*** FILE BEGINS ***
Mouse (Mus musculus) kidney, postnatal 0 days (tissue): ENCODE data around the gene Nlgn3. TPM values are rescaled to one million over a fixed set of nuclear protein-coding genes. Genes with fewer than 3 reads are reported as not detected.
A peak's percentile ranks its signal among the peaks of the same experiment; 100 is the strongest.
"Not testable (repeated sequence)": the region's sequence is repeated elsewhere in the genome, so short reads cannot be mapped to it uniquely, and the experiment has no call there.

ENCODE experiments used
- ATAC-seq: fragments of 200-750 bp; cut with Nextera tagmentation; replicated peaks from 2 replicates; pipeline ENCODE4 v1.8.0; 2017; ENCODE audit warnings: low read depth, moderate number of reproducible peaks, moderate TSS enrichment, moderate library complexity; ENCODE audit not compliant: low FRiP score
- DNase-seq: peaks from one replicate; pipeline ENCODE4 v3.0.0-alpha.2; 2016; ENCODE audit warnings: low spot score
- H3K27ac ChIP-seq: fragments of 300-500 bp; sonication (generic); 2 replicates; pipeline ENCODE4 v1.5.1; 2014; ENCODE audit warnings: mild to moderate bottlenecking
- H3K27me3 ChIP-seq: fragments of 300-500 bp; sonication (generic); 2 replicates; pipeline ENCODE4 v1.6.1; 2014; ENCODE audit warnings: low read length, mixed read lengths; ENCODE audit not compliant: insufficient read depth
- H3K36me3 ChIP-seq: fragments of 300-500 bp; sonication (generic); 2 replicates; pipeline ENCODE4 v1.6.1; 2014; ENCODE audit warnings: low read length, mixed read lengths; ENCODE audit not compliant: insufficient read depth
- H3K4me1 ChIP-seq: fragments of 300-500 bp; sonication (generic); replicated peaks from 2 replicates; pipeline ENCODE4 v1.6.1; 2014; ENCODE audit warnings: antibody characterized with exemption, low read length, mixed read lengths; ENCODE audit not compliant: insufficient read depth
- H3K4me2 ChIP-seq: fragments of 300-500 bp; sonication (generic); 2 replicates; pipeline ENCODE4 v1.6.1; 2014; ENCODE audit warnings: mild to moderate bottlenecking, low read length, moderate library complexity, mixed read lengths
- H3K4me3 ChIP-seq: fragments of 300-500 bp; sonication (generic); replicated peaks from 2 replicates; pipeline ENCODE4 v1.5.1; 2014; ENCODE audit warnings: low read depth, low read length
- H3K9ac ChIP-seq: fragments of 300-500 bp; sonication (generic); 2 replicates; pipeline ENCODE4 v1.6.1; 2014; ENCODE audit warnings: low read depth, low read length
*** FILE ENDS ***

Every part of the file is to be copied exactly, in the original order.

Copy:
Mouse (Mus musculus) kidney, postnatal 0 days (tissue): ENCODE data around the gene Nlgn3. TPM values are rescaled to one million over a fixed set of nuclear protein-coding genes. Genes with fewer than 3 reads are reported as not detected.
A peak's percentile ranks its signal among the peaks of the same experiment; 100 is the strongest.
"Not testable (repeated sequence)": the region's sequence is repeated elsewhere in the genome, so short reads cannot be mapped to it uniquely, and the experiment has no call there.

ENCODE experiments used
- ATAC-seq: fragments of 200-750 bp; cut with Nextera tagmentation; replicated peaks from 2 replicates; pipeline ENCODE4 v1.8.0; 2017; ENCODE audit warnings: low read depth, moderate number of reproducible peaks, moderate TSS enrichment, moderate library complexity; ENCODE audit not compliant: low FRiP score
- DNase-seq: peaks from one replicate; pipeline ENCODE4 v3.0.0-alpha.2; 2016; ENCODE audit warnings: low spot score
- H3K27ac ChIP-seq: fragments of 300-500 bp; sonication (generic); 2 replicates; pipeline ENCODE4 v1.5.1; 2014; ENCODE audit warnings: mild to moderate bottlenecking
- H3K27me3 ChIP-seq: fragments of 300-500 bp; sonication (generic); 2 replicates; pipeline ENCODE4 v1.6.1; 2014; ENCODE audit warnings: low read length, mixed read lengths; ENCODE audit not compliant: insufficient read depth
- H3K36me3 ChIP-seq: fragments of 300-500 bp; sonication (generic); 2 replicates; pipeline ENCODE4 v1.6.1; 2014; ENCODE audit warnings: low read length, mixed read lengths; ENCODE audit not compliant: insufficient read depth
- H3K4me1 ChIP-seq: fragments of 300-500 bp; sonication (generic); replicated peaks from 2 replicates; pipeline ENCODE4 v1.6.1; 2014; ENCODE audit warnings: antibody characterized with exemption, low read length, mixed read lengths; ENCODE audit not compliant: insufficient read depth
- H3K4me2 ChIP-seq: fragments of 300-500 bp; sonication (generic); 2 replicates; pipeline ENCODE4 v1.6.1; 2014; ENCODE audit warnings: mild to moderate bottlenecking, low read length, moderate library complexity, mixed read lengths
- H3K4me3 ChIP-seq: fragments of 300-500 bp; sonication (generic); replicated peaks from 2 replicates; pipeline ENCODE4 v1.5.1; 2014; ENCODE audit warnings: low read depth, low read length
- H3K9ac ChIP-seq: fragments of 300-500 bp; sonication (generic); 2 replicates; pipeline ENCODE4 v1.6.1; 2014; ENCODE audit warnings: low read depth, low read length